Kamba Cultural practices that must be conducted before a wedding

Even though modernity has led to the erosion of some cultural practices and traditions among communities, the Kamba community still upholds theirs, especially when it comes to marriage and dowry payment.

Regardless of one’s social status, Faith, or Religion, if you plan to wed in a place of worship, there are important things that the groom and his kin must do to legitimize the marriage.

It is important to note that it is the responsibility of the groom and his kin to ensure that he avails all that is required during the ceremonies. Similarly, the events are carried out at the bride’s homestead, either at her parent’s home or at her relatives’ home in case her parents are deceased.

Ntheo

This is one of the most important cultural practices in the Kamba Community. It signifies that the bride officially belongs to the man she is engaged to.

It entails at least three goats, of which one must be an uncastrated he-goat. Crates of soda and Kaluvu, Kamba traditional beer are also provided.

According to the Kamba customary laws, this is the least number of goats that must be given to the bride’s family. However, it also allowed to provide more goats, which must add up to an odd number. For instance, five, seven, and nine goats but not four, or six.

Only a handful of people attend ntheo. Mostly, they are close relatives from both families.

The goat is then slaughtered by the groom or his close relative preferably his brother. The bloodshed when slaughtering is a symbol of a covenant to join the two families together.

A marriage is termed ‘come we stay’ until ntheo is carried out. During this time, if the bride passes on, she cannot be buried by her husband, no matter the time they have been together. If the man finds it important to bury her, then he must carry out ntheo before the burial.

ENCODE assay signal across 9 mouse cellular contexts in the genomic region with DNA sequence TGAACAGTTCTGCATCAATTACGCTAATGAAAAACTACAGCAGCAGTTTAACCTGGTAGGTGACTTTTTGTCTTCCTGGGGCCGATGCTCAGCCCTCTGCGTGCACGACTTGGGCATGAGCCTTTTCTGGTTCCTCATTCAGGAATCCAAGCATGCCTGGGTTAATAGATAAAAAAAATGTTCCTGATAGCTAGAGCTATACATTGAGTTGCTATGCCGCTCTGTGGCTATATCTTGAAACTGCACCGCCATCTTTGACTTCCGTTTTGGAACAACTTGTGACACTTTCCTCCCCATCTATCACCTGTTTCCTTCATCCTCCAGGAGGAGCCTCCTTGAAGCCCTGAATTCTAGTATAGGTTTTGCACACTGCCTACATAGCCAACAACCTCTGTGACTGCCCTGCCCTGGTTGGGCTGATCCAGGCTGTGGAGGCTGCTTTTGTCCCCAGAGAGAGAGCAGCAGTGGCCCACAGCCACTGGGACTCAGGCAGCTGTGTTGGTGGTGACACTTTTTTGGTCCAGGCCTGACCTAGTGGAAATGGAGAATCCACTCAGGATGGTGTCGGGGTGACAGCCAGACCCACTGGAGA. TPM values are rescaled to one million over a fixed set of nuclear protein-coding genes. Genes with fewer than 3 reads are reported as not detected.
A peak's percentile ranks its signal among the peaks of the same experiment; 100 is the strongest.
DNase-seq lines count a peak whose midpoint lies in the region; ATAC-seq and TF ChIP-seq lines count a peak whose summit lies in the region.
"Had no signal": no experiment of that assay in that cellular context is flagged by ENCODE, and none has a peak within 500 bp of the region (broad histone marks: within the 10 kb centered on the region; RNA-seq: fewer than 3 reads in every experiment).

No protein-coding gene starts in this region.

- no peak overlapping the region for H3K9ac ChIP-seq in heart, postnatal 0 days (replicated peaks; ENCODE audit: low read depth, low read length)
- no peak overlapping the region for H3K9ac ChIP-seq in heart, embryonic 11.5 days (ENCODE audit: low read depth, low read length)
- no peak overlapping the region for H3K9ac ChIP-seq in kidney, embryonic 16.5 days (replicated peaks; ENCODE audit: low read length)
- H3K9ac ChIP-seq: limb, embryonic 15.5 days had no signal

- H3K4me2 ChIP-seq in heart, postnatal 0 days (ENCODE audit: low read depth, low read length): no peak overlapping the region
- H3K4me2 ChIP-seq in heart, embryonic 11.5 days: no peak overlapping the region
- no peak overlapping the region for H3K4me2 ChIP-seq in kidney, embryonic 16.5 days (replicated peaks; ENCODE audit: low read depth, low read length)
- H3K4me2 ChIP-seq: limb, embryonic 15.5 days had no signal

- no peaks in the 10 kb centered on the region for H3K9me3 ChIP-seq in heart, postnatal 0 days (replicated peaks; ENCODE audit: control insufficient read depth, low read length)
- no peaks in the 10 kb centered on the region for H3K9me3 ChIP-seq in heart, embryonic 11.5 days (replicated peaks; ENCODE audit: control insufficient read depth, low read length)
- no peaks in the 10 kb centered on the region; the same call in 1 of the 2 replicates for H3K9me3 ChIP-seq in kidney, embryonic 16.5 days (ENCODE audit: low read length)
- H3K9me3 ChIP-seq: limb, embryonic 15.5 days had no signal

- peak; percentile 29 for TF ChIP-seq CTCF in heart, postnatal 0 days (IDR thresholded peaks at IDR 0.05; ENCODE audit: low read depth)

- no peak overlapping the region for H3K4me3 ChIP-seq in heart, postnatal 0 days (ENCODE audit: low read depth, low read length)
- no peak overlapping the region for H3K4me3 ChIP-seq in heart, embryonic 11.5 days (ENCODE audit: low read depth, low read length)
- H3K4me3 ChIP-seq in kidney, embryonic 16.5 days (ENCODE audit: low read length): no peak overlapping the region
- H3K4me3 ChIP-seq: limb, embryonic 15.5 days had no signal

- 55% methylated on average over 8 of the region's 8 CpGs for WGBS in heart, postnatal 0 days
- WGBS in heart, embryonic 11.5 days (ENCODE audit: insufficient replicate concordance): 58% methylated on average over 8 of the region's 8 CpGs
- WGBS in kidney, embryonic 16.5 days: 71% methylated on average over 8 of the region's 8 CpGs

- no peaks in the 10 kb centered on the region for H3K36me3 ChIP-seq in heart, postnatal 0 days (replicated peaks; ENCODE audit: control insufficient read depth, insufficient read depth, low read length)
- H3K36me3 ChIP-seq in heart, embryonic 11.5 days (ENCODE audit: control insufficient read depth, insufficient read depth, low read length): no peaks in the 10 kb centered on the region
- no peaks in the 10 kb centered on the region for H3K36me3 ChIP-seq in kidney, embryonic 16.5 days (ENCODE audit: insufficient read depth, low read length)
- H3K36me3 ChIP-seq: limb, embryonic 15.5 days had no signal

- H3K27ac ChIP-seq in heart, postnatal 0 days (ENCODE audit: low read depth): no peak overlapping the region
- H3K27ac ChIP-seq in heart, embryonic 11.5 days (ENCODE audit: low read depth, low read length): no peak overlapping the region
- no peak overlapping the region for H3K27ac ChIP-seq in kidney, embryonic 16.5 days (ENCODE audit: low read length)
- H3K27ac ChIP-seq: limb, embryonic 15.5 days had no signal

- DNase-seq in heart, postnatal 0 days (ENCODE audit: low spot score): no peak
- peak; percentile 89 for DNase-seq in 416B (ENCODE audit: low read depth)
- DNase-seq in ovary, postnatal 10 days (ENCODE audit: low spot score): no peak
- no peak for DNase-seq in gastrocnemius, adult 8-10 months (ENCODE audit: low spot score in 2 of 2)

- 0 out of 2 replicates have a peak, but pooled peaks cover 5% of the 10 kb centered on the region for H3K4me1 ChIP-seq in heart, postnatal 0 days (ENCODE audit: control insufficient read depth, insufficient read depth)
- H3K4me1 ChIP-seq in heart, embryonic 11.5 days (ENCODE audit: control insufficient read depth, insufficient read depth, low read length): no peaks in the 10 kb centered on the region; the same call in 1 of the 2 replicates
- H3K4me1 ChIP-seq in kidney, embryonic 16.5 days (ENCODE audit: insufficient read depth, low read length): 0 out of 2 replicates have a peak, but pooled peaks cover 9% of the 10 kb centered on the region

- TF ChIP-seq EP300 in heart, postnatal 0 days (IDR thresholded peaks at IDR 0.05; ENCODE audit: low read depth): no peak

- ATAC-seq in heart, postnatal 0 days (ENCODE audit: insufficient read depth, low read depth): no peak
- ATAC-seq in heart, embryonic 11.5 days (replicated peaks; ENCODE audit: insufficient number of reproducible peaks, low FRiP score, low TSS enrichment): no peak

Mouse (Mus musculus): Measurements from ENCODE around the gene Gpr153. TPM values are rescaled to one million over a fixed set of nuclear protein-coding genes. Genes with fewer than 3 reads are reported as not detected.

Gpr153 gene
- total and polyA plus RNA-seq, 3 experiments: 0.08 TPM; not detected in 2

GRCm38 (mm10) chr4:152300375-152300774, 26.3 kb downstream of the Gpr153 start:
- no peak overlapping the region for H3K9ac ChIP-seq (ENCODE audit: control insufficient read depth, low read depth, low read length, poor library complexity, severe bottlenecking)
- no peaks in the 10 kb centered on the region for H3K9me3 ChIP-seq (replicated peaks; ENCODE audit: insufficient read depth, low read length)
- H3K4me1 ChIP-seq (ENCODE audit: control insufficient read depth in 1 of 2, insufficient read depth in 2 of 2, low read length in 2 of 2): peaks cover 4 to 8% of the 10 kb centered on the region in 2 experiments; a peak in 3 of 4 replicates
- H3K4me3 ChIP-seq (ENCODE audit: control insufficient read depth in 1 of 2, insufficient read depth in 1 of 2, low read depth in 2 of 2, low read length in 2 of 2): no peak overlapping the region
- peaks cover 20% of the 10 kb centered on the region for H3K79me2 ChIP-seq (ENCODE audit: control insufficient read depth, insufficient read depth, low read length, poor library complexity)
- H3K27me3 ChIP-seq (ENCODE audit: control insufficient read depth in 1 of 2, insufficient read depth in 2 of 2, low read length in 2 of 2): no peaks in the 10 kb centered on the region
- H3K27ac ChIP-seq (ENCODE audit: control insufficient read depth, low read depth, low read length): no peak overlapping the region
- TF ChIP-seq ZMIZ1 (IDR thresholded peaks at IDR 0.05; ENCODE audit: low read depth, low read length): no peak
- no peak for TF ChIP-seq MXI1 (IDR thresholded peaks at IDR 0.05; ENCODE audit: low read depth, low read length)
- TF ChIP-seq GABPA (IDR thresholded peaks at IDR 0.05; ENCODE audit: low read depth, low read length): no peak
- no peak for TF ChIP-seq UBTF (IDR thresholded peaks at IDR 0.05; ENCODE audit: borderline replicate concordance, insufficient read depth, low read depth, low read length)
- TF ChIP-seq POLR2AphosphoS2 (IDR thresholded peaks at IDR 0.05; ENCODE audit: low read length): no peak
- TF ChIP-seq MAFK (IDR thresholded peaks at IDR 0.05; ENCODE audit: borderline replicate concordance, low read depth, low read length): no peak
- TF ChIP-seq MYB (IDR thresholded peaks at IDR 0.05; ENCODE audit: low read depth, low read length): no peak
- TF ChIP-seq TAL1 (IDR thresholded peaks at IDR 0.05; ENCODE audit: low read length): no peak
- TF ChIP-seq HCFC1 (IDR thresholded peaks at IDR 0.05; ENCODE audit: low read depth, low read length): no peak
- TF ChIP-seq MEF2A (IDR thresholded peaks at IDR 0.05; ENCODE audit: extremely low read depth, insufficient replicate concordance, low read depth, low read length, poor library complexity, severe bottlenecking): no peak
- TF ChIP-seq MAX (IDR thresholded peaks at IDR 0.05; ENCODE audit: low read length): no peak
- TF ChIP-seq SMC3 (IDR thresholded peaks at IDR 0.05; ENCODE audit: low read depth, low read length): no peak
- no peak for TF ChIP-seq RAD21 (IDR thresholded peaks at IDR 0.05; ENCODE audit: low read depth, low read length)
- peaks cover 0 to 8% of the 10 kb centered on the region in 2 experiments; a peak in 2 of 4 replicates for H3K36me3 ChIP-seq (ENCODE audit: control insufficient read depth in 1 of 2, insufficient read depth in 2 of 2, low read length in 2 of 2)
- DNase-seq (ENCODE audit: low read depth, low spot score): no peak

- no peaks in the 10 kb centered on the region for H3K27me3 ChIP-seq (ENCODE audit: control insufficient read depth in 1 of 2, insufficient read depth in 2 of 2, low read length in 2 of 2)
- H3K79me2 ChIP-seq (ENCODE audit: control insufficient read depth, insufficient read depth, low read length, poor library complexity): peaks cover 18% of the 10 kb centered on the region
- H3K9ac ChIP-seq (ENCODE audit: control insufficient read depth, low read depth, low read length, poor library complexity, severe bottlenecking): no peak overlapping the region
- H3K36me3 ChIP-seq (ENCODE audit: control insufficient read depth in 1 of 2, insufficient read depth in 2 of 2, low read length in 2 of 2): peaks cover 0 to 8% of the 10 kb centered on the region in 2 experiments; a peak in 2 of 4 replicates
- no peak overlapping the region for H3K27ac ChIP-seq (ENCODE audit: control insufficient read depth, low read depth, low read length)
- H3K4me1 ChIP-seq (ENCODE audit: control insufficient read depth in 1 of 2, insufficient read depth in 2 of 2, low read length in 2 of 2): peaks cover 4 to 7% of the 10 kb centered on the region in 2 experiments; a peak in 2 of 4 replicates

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Ngasya

Ngasya or otherwise kuasya is the dowry negotiation and payment. In simple terms, it is the process of ‘buying the wife’. It is carried out after ntheo.

The bride’s kin presents a list of items that they require as dowry. However, there is room for negotiation where both parties agree on what they will provide.

Two drums of honey, popularly known as Ithembe, two blankets, and two bedsheets are some of the dowry items. They may be given to the bride’s family physically or in terms of money value.

A total sum of 48 goats, must also be paid. However, it is allowed to deduct the number of goats that the groom presented during ntheo. If for example, he gave out three for ntheo, then he gives 45 goats for ngasya.

Other items include two bulls, one of which is slaughtered for a celebration during which relatives, friends, and neighbors are invited. The payment can however be staggered and needs not to be done at once.

However, Thomas Mutua, Vice Chairperson of the Council of Aumoni Clan Committee exclusively spoke to Mauvoo News and explained what should happen in case of divorce.

He notes that if by any chance the man intends to divorce his wife, together with his kin takes two goats, a he and a she goat to the wife’s family. The goats are commonly referred to as mbui sya ulee which in the local Kamba dialect means goats for divorce. After that, the man is entitled to claim the items he paid for the dowry and any other cost that he incurred.

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